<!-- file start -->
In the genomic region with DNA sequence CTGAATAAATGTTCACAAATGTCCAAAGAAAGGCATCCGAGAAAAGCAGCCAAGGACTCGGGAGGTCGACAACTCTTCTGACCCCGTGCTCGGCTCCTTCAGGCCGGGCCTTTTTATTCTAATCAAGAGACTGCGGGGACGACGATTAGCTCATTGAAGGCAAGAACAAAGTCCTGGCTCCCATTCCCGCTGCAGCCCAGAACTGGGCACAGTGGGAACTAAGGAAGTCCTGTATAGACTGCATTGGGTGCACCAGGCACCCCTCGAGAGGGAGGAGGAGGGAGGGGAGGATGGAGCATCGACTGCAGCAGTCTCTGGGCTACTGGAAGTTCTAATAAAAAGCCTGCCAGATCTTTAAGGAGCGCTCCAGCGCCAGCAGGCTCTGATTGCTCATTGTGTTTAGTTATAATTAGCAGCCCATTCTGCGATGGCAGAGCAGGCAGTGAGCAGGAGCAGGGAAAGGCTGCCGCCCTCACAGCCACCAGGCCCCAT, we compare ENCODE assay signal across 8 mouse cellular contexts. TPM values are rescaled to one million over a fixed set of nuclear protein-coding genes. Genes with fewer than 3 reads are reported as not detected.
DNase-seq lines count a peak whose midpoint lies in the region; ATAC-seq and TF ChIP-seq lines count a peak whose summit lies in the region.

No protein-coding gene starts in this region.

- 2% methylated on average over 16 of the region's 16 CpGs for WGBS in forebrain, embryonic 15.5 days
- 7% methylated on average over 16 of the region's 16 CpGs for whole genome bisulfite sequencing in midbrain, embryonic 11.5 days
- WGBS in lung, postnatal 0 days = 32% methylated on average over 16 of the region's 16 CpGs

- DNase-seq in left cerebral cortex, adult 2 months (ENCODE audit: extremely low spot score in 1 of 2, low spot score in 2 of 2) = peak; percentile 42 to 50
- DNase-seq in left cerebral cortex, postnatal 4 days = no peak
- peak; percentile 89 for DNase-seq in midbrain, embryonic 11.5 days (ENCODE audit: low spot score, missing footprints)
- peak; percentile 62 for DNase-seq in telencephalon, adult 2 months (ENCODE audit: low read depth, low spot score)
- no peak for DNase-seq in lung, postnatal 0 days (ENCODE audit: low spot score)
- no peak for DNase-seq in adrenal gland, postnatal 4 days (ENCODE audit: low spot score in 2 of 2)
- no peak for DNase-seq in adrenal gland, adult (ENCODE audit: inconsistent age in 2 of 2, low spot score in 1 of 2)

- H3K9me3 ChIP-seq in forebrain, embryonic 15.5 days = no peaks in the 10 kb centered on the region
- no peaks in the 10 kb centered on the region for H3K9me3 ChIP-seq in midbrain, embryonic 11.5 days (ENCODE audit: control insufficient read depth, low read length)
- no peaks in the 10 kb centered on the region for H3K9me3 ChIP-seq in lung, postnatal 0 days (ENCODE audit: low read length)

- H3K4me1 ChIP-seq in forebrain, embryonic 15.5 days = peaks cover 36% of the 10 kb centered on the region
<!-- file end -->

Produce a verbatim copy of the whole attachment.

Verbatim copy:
In the genomic region with DNA sequence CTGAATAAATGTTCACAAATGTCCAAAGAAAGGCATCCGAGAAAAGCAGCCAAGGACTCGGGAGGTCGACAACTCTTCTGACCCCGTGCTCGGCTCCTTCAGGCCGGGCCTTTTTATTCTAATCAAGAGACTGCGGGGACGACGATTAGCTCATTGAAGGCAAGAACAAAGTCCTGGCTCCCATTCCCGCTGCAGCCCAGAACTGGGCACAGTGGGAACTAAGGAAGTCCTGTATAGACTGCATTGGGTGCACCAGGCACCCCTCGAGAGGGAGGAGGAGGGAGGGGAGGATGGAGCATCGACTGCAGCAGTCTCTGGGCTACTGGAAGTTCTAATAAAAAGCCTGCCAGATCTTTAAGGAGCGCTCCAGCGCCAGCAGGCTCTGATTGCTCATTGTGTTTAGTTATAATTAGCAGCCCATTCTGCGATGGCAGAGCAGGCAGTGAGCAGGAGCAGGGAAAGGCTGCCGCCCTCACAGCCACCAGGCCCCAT, we compare ENCODE assay signal across 8 mouse cellular contexts. TPM values are rescaled to one million over a fixed set of nuclear protein-coding genes. Genes with fewer than 3 reads are reported as not detected.
DNase-seq lines count a peak whose midpoint lies in the region; ATAC-seq and TF ChIP-seq lines count a peak whose summit lies in the region.

No protein-coding gene starts in this region.

- 2% methylated on average over 16 of the region's 16 CpGs for WGBS in forebrain, embryonic 15.5 days
- 7% methylated on average over 16 of the region's 16 CpGs for whole genome bisulfite sequencing in midbrain, embryonic 11.5 days
- WGBS in lung, postnatal 0 days = 32% methylated on average over 16 of the region's 16 CpGs

- DNase-seq in left cerebral cortex, adult 2 months (ENCODE audit: extremely low spot score in 1 of 2, low spot score in 2 of 2) = peak; percentile 42 to 50
- DNase-seq in left cerebral cortex, postnatal 4 days = no peak
- peak; percentile 89 for DNase-seq in midbrain, embryonic 11.5 days (ENCODE audit: low spot score, missing footprints)
- peak; percentile 62 for DNase-seq in telencephalon, adult 2 months (ENCODE audit: low read depth, low spot score)
- no peak for DNase-seq in lung, postnatal 0 days (ENCODE audit: low spot score)
- no peak for DNase-seq in adrenal gland, postnatal 4 days (ENCODE audit: low spot score in 2 of 2)
- no peak for DNase-seq in adrenal gland, adult (ENCODE audit: inconsistent age in 2 of 2, low spot score in 1 of 2)

- H3K9me3 ChIP-seq in forebrain, embryonic 15.5 days = no peaks in the 10 kb centered on the region
- no peaks in the 10 kb centered on the region for H3K9me3 ChIP-seq in midbrain, embryonic 11.5 days (ENCODE audit: control insufficient read depth, low read length)
- no peaks in the 10 kb centered on the region for H3K9me3 ChIP-seq in lung, postnatal 0 days (ENCODE audit: low read length)

- H3K4me1 ChIP-seq in forebrain, embryonic 15.5 days = peaks cover 36% of the 10 kb centered on the region